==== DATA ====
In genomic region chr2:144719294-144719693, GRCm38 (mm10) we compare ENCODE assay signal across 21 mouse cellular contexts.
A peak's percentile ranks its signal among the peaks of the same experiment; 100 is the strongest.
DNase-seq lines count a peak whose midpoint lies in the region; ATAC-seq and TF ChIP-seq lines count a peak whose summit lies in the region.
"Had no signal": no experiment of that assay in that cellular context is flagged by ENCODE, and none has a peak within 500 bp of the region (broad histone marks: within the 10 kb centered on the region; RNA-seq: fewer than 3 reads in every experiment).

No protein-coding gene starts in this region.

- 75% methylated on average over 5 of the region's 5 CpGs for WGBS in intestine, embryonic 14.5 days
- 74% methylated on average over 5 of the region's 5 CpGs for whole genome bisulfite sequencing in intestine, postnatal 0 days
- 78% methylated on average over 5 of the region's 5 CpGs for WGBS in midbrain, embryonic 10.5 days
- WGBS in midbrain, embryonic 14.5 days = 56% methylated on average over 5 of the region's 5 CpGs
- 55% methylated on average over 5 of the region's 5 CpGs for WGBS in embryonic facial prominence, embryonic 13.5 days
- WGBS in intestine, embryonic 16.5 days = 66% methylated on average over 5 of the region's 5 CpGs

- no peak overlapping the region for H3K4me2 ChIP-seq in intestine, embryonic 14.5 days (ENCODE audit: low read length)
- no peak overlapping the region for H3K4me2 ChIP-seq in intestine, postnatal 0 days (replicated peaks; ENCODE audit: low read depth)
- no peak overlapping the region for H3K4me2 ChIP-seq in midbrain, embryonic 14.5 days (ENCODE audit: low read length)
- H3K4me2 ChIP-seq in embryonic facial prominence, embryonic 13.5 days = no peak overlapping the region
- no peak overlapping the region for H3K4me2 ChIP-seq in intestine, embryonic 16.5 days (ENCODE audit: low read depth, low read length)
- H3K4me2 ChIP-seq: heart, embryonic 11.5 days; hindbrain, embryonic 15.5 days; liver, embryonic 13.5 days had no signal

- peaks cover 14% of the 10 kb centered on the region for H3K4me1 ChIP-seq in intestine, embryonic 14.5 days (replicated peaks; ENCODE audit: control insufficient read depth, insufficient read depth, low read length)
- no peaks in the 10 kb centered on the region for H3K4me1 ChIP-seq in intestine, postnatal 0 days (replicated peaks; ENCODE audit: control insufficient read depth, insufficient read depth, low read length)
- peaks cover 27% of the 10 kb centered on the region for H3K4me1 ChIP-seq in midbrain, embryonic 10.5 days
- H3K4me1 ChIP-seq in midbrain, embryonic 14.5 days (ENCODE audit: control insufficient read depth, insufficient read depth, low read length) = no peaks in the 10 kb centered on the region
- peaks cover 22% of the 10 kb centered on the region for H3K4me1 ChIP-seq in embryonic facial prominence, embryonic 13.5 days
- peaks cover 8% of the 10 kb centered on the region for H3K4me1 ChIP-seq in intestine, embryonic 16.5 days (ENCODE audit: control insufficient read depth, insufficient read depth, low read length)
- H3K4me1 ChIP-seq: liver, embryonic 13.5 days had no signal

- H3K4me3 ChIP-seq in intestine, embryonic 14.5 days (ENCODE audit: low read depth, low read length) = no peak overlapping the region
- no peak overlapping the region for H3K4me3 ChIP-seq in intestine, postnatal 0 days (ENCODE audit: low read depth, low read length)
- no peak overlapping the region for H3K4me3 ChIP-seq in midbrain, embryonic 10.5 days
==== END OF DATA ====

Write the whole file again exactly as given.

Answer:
In genomic region chr2:144719294-144719693, GRCm38 (mm10) we compare ENCODE assay signal across 21 mouse cellular contexts.
A peak's percentile ranks its signal among the peaks of the same experiment; 100 is the strongest.
DNase-seq lines count a peak whose midpoint lies in the region; ATAC-seq and TF ChIP-seq lines count a peak whose summit lies in the region.
"Had no signal": no experiment of that assay in that cellular context is flagged by ENCODE, and none has a peak within 500 bp of the region (broad histone marks: within the 10 kb centered on the region; RNA-seq: fewer than 3 reads in every experiment).

No protein-coding gene starts in this region.

- 75% methylated on average over 5 of the region's 5 CpGs for WGBS in intestine, embryonic 14.5 days
- 74% methylated on average over 5 of the region's 5 CpGs for whole genome bisulfite sequencing in intestine, postnatal 0 days
- 78% methylated on average over 5 of the region's 5 CpGs for WGBS in midbrain, embryonic 10.5 days
- WGBS in midbrain, embryonic 14.5 days = 56% methylated on average over 5 of the region's 5 CpGs
- 55% methylated on average over 5 of the region's 5 CpGs for WGBS in embryonic facial prominence, embryonic 13.5 days
- WGBS in intestine, embryonic 16.5 days = 66% methylated on average over 5 of the region's 5 CpGs

- no peak overlapping the region for H3K4me2 ChIP-seq in intestine, embryonic 14.5 days (ENCODE audit: low read length)
- no peak overlapping the region for H3K4me2 ChIP-seq in intestine, postnatal 0 days (replicated peaks; ENCODE audit: low read depth)
- no peak overlapping the region for H3K4me2 ChIP-seq in midbrain, embryonic 14.5 days (ENCODE audit: low read length)
- H3K4me2 ChIP-seq in embryonic facial prominence, embryonic 13.5 days = no peak overlapping the region
- no peak overlapping the region for H3K4me2 ChIP-seq in intestine, embryonic 16.5 days (ENCODE audit: low read depth, low read length)
- H3K4me2 ChIP-seq: heart, embryonic 11.5 days; hindbrain, embryonic 15.5 days; liver, embryonic 13.5 days had no signal

- peaks cover 14% of the 10 kb centered on the region for H3K4me1 ChIP-seq in intestine, embryonic 14.5 days (replicated peaks; ENCODE audit: control insufficient read depth, insufficient read depth, low read length)
- no peaks in the 10 kb centered on the region for H3K4me1 ChIP-seq in intestine, postnatal 0 days (replicated peaks; ENCODE audit: control insufficient read depth, insufficient read depth, low read length)
- peaks cover 27% of the 10 kb centered on the region for H3K4me1 ChIP-seq in midbrain, embryonic 10.5 days
- H3K4me1 ChIP-seq in midbrain, embryonic 14.5 days (ENCODE audit: control insufficient read depth, insufficient read depth, low read length) = no peaks in the 10 kb centered on the region
- peaks cover 22% of the 10 kb centered on the region for H3K4me1 ChIP-seq in embryonic facial prominence, embryonic 13.5 days
- peaks cover 8% of the 10 kb centered on the region for H3K4me1 ChIP-seq in intestine, embryonic 16.5 days (ENCODE audit: control insufficient read depth, insufficient read depth, low read length)
- H3K4me1 ChIP-seq: liver, embryonic 13.5 days had no signal

- H3K4me3 ChIP-seq in intestine, embryonic 14.5 days (ENCODE audit: low read depth, low read length) = no peak overlapping the region
- no peak overlapping the region for H3K4me3 ChIP-seq in intestine, postnatal 0 days (ENCODE audit: low read depth, low read length)
- no peak overlapping the region for H3K4me3 ChIP-seq in midbrain, embryonic 10.5 days